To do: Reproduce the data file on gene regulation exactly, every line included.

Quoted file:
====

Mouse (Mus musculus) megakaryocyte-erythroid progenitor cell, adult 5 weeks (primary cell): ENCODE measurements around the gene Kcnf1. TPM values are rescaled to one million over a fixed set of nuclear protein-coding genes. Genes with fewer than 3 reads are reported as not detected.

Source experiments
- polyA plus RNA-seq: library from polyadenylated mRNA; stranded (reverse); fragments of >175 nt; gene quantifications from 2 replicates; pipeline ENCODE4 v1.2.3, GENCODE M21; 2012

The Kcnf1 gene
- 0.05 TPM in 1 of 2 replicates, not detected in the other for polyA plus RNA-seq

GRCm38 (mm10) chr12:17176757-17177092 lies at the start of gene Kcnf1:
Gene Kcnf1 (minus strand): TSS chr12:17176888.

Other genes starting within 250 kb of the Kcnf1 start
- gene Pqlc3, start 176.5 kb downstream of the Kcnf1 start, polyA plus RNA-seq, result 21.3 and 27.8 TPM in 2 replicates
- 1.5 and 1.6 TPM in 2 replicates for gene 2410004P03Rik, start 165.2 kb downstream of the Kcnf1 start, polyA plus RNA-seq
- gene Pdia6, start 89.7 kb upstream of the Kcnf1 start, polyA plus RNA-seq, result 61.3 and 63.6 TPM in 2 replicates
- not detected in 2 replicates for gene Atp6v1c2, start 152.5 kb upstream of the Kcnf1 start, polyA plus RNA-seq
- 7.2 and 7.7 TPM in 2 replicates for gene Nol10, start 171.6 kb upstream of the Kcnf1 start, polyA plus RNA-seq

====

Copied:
Mouse (Mus musculus) megakaryocyte-erythroid progenitor cell, adult 5 weeks (primary cell): ENCODE measurements around the gene Kcnf1. TPM values are rescaled to one million over a fixed set of nuclear protein-coding genes. Genes with fewer than 3 reads are reported as not detected.

Source experiments
- polyA plus RNA-seq: library from polyadenylated mRNA; stranded (reverse); fragments of >175 nt; gene quantifications from 2 replicates; pipeline ENCODE4 v1.2.3, GENCODE M21; 2012

The Kcnf1 gene
- 0.05 TPM in 1 of 2 replicates, not detected in the other for polyA plus RNA-seq

GRCm38 (mm10) chr12:17176757-17177092 lies at the start of gene Kcnf1:
Gene Kcnf1 (minus strand): TSS chr12:17176888.

Other genes starting within 250 kb of the Kcnf1 start
- gene Pqlc3, start 176.5 kb downstream of the Kcnf1 start, polyA plus RNA-seq, result 21.3 and 27.8 TPM in 2 replicates
- 1.5 and 1.6 TPM in 2 replicates for gene 2410004P03Rik, start 165.2 kb downstream of the Kcnf1 start, polyA plus RNA-seq
- gene Pdia6, start 89.7 kb upstream of the Kcnf1 start, polyA plus RNA-seq, result 61.3 and 63.6 TPM in 2 replicates
- not detected in 2 replicates for gene Atp6v1c2, start 152.5 kb upstream of the Kcnf1 start, polyA plus RNA-seq
- 7.2 and 7.7 TPM in 2 replicates for gene Nol10, start 171.6 kb upstream of the Kcnf1 start, polyA plus RNA-seq